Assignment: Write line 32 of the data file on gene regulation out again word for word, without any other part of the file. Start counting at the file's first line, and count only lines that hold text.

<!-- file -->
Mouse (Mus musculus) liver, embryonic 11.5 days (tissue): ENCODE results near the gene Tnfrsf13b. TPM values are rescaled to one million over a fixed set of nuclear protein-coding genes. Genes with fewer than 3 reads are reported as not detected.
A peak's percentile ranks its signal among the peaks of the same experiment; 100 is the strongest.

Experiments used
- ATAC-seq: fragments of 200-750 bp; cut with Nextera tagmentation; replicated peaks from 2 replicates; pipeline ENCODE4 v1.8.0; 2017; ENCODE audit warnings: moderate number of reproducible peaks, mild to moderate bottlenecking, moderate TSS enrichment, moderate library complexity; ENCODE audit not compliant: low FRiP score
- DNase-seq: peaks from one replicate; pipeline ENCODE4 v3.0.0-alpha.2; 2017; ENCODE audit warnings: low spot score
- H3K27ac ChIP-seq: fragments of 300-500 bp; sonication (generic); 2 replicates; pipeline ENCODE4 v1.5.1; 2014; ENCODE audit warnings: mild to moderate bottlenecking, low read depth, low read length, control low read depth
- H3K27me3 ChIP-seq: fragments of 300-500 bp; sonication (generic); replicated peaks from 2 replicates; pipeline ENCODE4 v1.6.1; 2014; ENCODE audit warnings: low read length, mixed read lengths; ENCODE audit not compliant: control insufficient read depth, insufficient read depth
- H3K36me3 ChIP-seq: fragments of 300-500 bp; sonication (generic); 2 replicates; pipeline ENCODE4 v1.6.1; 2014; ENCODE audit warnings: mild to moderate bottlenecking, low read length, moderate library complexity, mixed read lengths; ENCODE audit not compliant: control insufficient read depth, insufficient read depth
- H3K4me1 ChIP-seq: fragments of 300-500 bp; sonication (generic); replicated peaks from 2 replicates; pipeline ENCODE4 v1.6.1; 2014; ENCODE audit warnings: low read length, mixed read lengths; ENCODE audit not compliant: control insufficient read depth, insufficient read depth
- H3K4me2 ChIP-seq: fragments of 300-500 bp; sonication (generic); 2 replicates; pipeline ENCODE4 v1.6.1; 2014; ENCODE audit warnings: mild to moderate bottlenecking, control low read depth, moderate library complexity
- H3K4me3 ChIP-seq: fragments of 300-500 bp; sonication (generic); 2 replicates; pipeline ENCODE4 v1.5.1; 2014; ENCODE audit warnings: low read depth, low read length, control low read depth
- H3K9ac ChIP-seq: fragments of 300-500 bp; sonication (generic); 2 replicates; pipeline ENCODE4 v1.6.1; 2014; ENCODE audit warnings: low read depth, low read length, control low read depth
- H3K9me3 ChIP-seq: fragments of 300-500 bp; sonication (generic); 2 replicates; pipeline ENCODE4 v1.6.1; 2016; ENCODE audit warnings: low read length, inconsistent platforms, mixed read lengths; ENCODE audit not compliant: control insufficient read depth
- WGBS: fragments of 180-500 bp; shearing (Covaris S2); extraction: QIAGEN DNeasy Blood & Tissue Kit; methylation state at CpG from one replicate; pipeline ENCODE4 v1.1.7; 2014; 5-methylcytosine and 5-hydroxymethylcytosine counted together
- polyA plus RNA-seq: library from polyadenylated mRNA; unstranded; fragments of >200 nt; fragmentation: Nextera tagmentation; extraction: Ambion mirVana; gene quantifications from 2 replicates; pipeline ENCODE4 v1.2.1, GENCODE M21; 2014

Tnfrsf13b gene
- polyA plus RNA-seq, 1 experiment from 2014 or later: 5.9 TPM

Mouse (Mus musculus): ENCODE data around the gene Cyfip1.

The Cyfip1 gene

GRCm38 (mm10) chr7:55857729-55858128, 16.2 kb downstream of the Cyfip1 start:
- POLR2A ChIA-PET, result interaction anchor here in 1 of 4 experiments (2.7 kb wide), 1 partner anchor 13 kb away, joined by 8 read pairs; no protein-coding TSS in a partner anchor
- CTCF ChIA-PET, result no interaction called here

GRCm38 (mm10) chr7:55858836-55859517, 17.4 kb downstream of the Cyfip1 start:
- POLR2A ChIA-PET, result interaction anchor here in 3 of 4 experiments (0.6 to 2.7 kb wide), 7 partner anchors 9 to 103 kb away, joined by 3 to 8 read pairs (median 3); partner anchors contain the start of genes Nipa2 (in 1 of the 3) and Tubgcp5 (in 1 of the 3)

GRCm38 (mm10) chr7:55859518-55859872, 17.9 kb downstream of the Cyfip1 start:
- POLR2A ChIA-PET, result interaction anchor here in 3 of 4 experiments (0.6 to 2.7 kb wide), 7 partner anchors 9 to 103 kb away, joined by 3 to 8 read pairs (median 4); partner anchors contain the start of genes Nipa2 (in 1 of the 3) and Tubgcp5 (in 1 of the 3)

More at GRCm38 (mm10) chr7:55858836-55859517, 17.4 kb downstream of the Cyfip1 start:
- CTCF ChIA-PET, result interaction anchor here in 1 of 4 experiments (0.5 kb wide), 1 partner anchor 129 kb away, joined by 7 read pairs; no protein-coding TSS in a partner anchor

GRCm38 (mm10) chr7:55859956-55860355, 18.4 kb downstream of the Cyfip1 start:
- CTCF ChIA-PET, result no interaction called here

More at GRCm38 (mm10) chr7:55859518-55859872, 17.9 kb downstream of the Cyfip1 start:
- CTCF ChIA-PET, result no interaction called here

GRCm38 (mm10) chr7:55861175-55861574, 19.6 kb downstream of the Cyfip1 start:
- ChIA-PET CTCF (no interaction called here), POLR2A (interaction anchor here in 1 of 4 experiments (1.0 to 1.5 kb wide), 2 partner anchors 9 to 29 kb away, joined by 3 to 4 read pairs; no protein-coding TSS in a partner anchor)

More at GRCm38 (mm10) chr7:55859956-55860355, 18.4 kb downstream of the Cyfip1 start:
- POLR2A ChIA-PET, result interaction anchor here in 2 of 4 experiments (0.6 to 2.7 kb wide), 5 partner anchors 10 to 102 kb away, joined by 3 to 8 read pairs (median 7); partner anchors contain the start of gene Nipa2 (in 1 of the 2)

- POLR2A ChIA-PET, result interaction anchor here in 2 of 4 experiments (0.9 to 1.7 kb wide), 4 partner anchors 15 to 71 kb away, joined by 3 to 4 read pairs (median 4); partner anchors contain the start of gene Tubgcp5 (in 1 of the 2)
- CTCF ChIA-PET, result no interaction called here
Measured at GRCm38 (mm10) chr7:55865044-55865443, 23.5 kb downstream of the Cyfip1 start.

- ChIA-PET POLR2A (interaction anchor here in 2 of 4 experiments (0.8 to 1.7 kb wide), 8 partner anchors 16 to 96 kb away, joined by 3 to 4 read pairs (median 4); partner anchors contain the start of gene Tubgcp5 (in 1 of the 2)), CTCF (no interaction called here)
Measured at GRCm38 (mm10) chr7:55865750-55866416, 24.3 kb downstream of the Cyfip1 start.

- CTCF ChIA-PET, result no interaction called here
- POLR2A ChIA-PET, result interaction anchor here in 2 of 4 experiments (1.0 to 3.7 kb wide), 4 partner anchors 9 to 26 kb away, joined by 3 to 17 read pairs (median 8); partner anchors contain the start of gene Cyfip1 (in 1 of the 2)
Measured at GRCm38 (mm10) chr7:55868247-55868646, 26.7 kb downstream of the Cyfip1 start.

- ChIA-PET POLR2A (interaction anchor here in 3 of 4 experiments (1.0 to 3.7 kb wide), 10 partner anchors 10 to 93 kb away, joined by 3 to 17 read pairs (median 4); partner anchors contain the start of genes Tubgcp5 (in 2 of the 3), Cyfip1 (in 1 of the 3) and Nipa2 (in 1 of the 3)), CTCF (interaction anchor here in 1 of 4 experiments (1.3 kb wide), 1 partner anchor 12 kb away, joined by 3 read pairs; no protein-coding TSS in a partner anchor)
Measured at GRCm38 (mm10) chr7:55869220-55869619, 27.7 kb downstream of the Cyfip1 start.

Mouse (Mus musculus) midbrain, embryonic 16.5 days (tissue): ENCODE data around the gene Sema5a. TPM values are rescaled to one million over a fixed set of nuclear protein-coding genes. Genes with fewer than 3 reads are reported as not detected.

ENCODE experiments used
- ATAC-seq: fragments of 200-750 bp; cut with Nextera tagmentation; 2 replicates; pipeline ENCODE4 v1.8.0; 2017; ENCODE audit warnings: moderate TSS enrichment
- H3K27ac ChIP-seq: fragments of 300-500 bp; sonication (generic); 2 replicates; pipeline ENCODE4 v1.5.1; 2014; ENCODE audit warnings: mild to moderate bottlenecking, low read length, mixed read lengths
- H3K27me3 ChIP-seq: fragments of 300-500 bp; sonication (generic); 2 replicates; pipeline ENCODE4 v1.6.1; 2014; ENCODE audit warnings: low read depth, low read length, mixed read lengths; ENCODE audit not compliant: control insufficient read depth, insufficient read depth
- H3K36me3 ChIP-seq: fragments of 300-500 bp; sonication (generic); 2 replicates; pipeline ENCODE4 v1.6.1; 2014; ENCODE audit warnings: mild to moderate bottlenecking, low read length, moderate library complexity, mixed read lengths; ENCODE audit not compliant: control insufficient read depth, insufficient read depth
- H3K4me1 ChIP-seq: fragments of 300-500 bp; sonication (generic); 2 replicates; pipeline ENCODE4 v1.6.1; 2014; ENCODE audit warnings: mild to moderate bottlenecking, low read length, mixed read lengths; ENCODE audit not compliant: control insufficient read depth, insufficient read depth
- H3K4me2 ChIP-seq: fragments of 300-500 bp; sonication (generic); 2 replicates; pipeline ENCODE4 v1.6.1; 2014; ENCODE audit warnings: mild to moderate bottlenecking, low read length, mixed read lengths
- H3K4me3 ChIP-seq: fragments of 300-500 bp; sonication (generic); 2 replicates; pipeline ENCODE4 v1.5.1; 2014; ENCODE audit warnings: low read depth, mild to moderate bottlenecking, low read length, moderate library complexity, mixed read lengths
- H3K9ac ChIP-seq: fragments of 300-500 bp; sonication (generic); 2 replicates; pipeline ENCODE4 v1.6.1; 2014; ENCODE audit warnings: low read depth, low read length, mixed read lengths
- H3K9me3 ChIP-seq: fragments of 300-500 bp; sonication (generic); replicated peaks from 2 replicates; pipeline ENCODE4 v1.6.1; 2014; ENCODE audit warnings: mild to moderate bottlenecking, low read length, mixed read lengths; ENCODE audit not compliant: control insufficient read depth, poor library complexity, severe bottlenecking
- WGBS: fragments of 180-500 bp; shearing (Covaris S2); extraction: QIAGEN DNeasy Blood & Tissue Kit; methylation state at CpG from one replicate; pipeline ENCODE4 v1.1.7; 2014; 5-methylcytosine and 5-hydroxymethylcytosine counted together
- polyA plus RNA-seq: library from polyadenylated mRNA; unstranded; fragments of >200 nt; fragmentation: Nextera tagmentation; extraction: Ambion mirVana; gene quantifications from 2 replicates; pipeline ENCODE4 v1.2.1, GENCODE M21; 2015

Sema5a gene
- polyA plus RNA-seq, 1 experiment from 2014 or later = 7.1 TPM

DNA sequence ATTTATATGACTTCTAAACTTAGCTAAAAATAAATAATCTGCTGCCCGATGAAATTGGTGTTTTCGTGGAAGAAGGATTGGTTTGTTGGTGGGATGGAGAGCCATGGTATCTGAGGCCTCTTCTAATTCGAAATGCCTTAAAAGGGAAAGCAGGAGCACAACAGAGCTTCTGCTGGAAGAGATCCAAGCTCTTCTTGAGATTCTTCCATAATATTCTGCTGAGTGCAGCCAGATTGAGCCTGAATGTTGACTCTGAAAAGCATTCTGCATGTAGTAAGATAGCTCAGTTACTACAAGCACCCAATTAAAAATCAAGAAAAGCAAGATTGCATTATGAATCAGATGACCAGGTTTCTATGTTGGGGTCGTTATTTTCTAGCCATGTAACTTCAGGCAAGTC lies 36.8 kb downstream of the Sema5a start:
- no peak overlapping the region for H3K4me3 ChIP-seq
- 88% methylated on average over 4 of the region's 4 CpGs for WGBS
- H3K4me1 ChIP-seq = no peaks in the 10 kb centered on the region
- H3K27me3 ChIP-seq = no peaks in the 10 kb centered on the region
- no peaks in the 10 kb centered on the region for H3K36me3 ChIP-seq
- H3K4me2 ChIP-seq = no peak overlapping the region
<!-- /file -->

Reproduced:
- CTCF ChIA-PET, result no interaction called here